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Shigellosis

British Columbia Specific Information     

Shigellosis is an infection caused by Shigella bacteria. These bacteria live in the intestine of infected persons and are highly infectious. Proper hygiene and safe food handling and preparation practices are key to preventing the spread of shigellosis. To learn more about shigellosis, see HealthLinkBC File #80 Shigellosis. For tips on how to safely prepare food and how to properly wash your hands to help stop the spread of infections such as shigellosis, see HealthLinkBC File #59a Food Safety: Easy Ways to Make Food Safer and HealthLinkBC File #85 Hand Washing: Help Stop the Spread of Germs.

Conditions Basics

What is shigellosis?

Shigellosis is a type of foodborne illness caused by infection with the Shigella bacterium. It is more common in summer than winter. Children ages 2 to 4 are most likely to get the condition.

What causes it?

Shigellosis is spread when the bacteria in feces (stool) or on soiled fingers are ingested. Poor handwashing habits and eating contaminated food may cause the condition. Shigellosis is often found in daycare centres, nursing homes, refugee camps, and other places where conditions are crowded and sanitation is poor.

  • Shigellosis is likely to occur among toddlers who are not fully toilet trained. Family members and playmates of infected children are also at high risk of becoming infected.
  • Food may become contaminated by infected food handlers who do not wash their hands with soap after using the toilet.
  • Vegetables can be contaminated if they are harvested from a field that has sewage in it. Also, flies can breed in infected feces and then contaminate food.
  • Shigellosis can result from drinking or swimming in contaminated water. Water may become contaminated if sewage runs into it or if someone with shigellosis swims in it.
  • Shigellosis also can be spread through sex, especially through anal and oral sex.

What are the symptoms?

The symptoms of shigellosis include diarrhea (often bloody), fever, and stomach cramps usually starting 1 to 3 days after you are exposed to the bacteria. Shigellosis usually lasts 4 to 7 days. In some people, especially young children and older adults, the diarrhea can be so severe that a hospital stay is needed. Some people who are infected may have no symptoms at all but may still spread shigellosis to others.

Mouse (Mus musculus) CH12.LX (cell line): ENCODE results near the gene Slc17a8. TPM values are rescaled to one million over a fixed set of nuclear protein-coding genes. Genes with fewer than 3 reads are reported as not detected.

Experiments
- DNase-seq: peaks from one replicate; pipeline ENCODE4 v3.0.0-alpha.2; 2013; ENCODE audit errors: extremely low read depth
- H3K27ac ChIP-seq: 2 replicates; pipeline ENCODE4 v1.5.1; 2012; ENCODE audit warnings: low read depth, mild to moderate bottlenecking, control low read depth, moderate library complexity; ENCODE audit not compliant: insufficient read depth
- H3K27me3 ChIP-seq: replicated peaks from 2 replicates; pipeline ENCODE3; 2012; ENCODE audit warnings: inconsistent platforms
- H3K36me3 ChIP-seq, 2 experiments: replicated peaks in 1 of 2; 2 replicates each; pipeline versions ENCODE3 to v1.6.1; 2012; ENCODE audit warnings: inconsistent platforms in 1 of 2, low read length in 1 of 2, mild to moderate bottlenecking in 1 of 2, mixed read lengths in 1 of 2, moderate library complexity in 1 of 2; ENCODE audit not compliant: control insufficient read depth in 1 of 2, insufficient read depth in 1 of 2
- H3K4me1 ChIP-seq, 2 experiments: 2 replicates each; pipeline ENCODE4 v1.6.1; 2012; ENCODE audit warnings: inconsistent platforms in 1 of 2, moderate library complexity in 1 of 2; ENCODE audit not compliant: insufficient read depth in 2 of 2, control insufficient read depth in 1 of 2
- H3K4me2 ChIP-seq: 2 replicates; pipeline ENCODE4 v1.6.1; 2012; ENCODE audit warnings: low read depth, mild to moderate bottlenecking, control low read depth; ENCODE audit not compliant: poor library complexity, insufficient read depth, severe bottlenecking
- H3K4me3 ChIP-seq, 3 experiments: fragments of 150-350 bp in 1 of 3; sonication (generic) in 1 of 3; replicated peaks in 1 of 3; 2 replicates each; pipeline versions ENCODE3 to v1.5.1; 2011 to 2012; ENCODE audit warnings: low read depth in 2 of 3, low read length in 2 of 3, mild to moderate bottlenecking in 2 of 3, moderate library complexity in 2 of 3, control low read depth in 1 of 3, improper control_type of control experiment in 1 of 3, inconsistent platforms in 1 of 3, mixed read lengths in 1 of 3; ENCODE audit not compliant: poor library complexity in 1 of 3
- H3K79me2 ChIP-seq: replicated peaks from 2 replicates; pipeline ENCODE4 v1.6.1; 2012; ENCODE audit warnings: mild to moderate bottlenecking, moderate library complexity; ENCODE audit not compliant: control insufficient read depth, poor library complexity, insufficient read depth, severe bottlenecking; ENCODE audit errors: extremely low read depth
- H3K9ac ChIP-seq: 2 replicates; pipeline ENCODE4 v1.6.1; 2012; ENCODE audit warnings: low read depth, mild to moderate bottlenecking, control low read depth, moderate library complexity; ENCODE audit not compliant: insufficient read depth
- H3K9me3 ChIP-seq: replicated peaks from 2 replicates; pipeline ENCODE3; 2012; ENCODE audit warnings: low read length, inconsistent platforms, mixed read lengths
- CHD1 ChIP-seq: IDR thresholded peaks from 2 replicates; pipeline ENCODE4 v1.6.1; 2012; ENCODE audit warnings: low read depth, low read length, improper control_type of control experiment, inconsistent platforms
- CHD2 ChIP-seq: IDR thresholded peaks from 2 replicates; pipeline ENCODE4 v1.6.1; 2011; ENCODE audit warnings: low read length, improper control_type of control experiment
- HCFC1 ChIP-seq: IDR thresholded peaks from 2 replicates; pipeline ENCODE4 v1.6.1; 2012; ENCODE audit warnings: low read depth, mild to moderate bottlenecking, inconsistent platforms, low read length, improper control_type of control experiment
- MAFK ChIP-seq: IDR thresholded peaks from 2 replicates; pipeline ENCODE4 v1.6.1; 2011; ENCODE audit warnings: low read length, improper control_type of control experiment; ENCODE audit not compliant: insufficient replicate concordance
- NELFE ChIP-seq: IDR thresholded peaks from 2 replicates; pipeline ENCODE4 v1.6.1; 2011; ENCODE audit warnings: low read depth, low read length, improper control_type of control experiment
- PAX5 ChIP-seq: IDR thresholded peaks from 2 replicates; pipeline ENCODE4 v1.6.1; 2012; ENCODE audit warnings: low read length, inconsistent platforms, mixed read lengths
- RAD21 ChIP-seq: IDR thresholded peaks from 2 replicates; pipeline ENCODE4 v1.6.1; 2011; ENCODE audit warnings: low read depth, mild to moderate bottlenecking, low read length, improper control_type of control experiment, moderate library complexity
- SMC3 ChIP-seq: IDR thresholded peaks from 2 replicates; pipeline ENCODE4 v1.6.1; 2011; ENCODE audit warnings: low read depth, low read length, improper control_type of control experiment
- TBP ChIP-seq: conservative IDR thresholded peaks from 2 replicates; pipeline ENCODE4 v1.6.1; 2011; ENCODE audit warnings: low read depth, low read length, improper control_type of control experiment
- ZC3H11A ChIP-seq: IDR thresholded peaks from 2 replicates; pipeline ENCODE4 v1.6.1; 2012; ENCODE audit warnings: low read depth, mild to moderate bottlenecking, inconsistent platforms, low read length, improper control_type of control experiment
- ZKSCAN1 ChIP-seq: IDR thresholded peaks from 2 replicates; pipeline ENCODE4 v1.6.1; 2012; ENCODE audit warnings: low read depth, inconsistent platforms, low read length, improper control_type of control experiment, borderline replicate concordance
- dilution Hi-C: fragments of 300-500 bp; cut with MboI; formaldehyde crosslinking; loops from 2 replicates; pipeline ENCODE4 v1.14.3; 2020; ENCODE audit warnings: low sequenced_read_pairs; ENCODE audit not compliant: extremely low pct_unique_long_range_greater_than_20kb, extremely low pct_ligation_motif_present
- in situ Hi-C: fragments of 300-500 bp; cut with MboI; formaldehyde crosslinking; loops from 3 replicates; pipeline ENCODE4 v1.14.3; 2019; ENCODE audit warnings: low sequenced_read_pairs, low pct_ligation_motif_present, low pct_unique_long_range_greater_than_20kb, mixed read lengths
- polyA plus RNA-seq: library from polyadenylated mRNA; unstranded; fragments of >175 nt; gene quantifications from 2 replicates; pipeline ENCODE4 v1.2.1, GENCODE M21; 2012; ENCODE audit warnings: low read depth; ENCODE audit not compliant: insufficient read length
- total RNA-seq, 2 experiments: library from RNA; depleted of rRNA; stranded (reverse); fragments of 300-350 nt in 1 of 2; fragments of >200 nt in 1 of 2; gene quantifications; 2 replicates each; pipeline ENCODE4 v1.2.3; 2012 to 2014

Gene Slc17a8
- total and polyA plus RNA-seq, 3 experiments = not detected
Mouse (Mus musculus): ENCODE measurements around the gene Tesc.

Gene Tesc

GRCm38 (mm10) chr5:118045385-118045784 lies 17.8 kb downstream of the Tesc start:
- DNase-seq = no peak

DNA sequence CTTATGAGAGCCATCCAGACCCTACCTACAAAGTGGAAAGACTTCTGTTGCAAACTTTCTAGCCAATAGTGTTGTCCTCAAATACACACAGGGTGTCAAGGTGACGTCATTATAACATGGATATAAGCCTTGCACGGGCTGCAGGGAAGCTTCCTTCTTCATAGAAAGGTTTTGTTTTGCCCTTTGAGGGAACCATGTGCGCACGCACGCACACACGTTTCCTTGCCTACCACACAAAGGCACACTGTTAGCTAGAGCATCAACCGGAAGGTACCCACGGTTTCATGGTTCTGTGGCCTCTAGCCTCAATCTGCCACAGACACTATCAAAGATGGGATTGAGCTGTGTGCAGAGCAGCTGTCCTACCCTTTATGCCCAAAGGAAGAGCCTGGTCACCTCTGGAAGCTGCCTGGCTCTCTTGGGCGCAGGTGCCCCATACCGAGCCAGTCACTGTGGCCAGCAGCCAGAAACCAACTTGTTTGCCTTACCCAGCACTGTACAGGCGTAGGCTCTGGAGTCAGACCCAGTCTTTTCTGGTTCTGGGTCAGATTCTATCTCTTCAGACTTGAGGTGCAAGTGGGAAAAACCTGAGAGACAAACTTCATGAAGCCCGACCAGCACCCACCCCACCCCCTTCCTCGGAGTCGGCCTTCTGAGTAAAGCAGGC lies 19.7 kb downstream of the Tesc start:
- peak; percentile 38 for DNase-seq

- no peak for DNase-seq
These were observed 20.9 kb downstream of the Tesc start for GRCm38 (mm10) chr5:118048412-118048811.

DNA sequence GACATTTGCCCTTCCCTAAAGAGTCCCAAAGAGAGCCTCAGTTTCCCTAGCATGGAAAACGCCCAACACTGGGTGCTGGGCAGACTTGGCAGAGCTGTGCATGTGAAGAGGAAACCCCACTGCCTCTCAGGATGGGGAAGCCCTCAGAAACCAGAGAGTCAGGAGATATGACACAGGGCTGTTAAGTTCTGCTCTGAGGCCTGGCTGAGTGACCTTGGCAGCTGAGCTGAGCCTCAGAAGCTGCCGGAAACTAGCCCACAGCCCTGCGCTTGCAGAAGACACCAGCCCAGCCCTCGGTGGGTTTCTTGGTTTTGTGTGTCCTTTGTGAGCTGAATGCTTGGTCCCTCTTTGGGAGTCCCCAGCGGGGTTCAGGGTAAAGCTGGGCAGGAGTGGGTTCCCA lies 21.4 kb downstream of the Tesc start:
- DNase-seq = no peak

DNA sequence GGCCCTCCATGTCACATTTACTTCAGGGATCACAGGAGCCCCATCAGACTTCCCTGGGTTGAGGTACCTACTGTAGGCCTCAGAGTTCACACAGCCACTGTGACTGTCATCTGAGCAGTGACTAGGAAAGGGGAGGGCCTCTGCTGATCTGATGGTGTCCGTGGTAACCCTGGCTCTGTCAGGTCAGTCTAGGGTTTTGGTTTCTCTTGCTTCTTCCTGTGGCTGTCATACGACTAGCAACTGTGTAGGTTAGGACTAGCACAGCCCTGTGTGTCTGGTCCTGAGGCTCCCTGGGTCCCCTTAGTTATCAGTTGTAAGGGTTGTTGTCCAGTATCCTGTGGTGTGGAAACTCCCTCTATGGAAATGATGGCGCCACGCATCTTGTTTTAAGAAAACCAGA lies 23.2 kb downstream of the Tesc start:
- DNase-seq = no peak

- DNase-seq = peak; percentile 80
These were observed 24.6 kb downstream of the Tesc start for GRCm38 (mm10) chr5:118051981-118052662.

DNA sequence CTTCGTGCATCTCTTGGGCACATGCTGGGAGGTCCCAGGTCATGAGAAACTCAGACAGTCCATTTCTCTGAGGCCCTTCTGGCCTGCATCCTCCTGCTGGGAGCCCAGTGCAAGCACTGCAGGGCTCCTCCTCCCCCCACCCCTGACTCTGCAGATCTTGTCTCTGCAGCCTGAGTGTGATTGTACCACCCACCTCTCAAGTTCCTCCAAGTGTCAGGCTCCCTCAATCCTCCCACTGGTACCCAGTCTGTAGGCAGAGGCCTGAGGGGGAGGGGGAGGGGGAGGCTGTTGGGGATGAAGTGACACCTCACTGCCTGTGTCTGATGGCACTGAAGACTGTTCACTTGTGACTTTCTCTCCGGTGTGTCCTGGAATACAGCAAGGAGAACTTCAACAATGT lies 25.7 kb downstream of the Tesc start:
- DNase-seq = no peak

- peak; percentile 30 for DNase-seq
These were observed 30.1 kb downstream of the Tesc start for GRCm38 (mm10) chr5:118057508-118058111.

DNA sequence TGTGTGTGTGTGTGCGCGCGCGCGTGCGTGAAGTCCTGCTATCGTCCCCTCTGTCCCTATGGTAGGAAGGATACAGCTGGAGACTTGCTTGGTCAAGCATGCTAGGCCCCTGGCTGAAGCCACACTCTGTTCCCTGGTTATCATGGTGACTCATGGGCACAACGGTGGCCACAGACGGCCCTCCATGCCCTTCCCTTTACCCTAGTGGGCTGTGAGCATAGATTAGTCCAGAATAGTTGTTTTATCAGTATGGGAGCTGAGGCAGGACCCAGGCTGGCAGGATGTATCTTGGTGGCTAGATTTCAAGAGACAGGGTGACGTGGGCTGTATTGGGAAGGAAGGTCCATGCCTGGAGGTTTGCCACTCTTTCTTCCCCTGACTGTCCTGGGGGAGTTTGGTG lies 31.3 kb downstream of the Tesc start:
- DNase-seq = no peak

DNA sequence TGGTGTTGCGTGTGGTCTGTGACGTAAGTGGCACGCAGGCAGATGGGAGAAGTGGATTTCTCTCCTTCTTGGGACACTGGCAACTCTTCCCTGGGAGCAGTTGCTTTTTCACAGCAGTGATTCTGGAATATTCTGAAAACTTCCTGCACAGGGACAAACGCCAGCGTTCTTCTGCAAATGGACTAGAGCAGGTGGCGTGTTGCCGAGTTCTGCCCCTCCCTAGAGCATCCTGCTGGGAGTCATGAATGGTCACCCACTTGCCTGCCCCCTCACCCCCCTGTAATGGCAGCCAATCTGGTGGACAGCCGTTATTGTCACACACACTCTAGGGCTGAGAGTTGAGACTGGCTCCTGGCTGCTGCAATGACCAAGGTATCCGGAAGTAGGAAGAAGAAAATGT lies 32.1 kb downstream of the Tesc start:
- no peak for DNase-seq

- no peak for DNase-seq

How is it diagnosed?

Because many different diseases can cause a fever and bloody diarrhea, lab tests are the best way to diagnose shigellosis. Your doctor will most likely still do a physical examination and ask you questions about your symptoms, foods you have recently eaten, and your work and home environments. A stool culture confirms the diagnosis. Blood tests may be done if your symptoms are severe or to rule out other causes.

How is shigellosis treated?

Most cases of shigellosis are mild and not treated with antibiotics. In this case, shigellosis is treated by managing complications until it passes. Dehydration caused by diarrhea is the most common complication. Do not use medicines to prevent diarrhea.

To prevent dehydration, take frequent sips of a rehydration drink (such as Pedialyte). Soda and fruit juices have too much sugar and not enough of the important electrolytes that are lost during diarrhea. These kinds of drinks should not be used to rehydrate.

When you feel like eating, start with small amounts of food. This will help you get enough nutrition.

Complications

After shigellosis, it may take months before your bowel movements are completely normal again. But people with diarrhea usually recover completely.

A small number of people who are infected with one type of shigella bacteria, Shigella flexneri, will later develop pain in their joints, irritation of the eyes, and painful urination. This is called reactive arthritis. It can last for months or years and can lead to chronic arthritis.

How can you prevent it?

You can help prevent the spread of shigellosis by washing your hands frequently and carefully with soap, especially if you work or spend time in daycare centres or with children who are not completely toilet trained. When possible, keep young children with shigellosis who are still in diapers away from uninfected children.

If your child is in diapers and has shigellosis, after diaper changing, wipe the changing area with a disinfectant such as diluted household bleach and put the diapers in a closed-lid garbage can. Then wash your hands with soap and warm water. To dilute household bleach, follow the directions on the label.

People who have shigellosis should not prepare food or pour water for others. Shigella are present in the diarrhea of people with shigellosis and for 1 or 2 weeks after symptoms have stopped.

Credits

Adaptation Date: 4/28/2022

Adapted By: HealthLink BC

Adaptation Reviewed By: HealthLink BC